Looking Forward to the Sequel to the Movie That You Hate

By  · Published on November 10th, 2015


Pixar has released the first teaser trailer for Finding Dory, a sequel to 2003’s Finding Nemo. That movie was, briefly, the highest-grossing animated feature of all time, without even being available in 3D (it would later be re-released in the format in 2012), and went on to win the Oscar for that category. Finding Nemo also was so popular that it ironically increased the market for clownfish as pets (leading to serious environmental problems), and it became the best-selling DVD of all time – a record that still stands. Everyone loves it.

Except me.

My dislike of the movie, as I recall, stemmed completely from my annoyance with the vocal performance of Ellen DeGeneres. I’ve always been against voice work in animated films being so over the top and being so recognizable as major celebrities clearly cast for their familiarity, which is distracting. DeGeneres in Finding Nemo, like Robin Williams in Aladdin, is guilty of both. I did enjoy much of the movie, but anytime DeGeneres spoke as Dory, I was completely taken out of the experience.

So, it’s a strange turn of events that I found myself sort of amused and charmed by DeGeneres’s voice in the new teaser. Have I changed as a person? Is it because I’m older and more forgiving? Because I’m a father? And have seen much worse? Have I gotten over being annoyed with something so trivial? Am I just a big softy? Or, is it DeGeneres who has changed? Is her comedic vocal delivery better? Is she more subdued? It’s difficult to remember how my attitude differed, if it did, 12 years ago, so I’m not sure if it’s more me or her.

Regardless, I’m surprisingly hooked. I’m anxious to see where exactly Pixar and writer/director Andrew Stanton take us this time, in terms of ideas more than setting (we already know the characters are headed for Northern California, where Dory’s family is) and just how they deal with the captivity issue, after the documentary Blackfish led to some rewrites to reflect sensitivity on the matter. Usually an unnecessary sequel that is sure to repeat the original a lot will still appeal to me if I at least love the characters. This is obviously not that, but I’m curious enough anyway.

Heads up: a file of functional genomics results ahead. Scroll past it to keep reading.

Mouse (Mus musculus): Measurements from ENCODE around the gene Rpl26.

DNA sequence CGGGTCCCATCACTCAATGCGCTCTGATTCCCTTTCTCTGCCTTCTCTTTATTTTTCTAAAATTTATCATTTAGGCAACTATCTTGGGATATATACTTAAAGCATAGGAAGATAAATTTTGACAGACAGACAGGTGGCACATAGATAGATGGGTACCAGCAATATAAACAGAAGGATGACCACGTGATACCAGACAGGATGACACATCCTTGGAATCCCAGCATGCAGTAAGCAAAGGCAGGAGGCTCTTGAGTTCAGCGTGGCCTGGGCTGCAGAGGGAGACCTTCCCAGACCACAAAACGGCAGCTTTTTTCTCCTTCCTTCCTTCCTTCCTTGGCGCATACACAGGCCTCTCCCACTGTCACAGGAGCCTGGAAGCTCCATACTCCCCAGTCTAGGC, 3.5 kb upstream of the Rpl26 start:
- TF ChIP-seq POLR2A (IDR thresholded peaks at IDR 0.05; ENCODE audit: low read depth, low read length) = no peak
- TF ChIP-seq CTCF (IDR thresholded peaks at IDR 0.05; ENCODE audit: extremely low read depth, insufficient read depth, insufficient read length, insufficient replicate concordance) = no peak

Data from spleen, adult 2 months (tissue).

The idea of looking forward to a sequel to a movie I don’t like is appropriate the week after Spectre disappointed me so badly that I’m not sure yet if I want another James Bond movie. Or at least another one starring Daniel Craig. Of course, we all got plenty excited for Skyfall after Quantum of Solace (unlike other writers here at FSR, I’m not a fan of that one), and that worked out okay. In fact, the 007 franchise has been full of disappointments followed by redeeming installments or re-castings. So has the Star Trek franchise.

One of the most anticipated movies of next year is also a follow-up to a movie that a lot of people hate. Batman v Superman: Dawn of Justice will be directed by the same director as Man of Steel and co-written by one of its writers and star many of the same actors with a plot directly resulting from the effects of the plot of the 2013 superhero blockbuster. Fans and filmmakers alike have tried to deny that one is a sequel to the other, but it basically is. The trailer for Batman v Superman even includes the climactic sequence from Man of Steel, albeit from a new perspective, as if to promise that this new movie will similarly have a new perspective.

I’m all for the idea of a sequel redeeming a franchise from a predecessor’s wrongdoings. We’ve seen a number of series pick themselves back up after a crummy number two, and occasionally, such as with the X-Men movies (including Wolverine spinoffs) after a crummy number one. And a crummy number three. Ongoing franchises that have only gotten better with age include Fast and the Furious and Mission: Impossible. And of course we’re all really looking forward to J.J. Abrams’s Star Wars: The Force Awakens washing away the stink of the prequels. We’re also looking forward to Star Trek Beyond washing away the stink of Abrams’s Star Trek Into Darkness.

Fox is apparently going to make an effort to do even better than they’ve done with their X-Men redemptions by producing a sequel to this year’s dismal Fantastic Four, and I’m optimistic that they can indeed do something good with the actors they have and the right creative team behind it. I’m also hopeful that Jurassic World 2 (aka Jurassic Park 5) will be better, even though the box office success of Jurassic World (aka Jurassic Park 4) indicates no suits will think it needs to be. Actually, they’d probably rather not stray at all from the quality of this year’s “original.”

Can anything be salvaged and turned around? I think so. I’d bet even a sequel to Jem and the Holograms (which embarrassingly has a sequel hook) could be a huge improvement. And returning to the works of the director of Finding Nemo and Finding Dory, I think Stanton’s John Carter is a mess that I never wish to re-watch but its final moments contain a sudden boost in its level of adventure and energy where I honestly left the theater excited and willing to give the property another shot in the form of much-improved sequel, were anyone willing to make such a gamble. Alas, it performed about as bad as Finding Nemo did well, so that will never happen.

Christopher Campbell began writing film criticism and covering film festivals for a zine called Read, back when a zine could actually get you Sundance press credentials. He's now a Senior Editor at FSR and the founding editor of our sister site Nonfics. He also regularly contributes to Fandango and Rotten Tomatoes and is the President of the Critics Choice Association's Documentary Branch.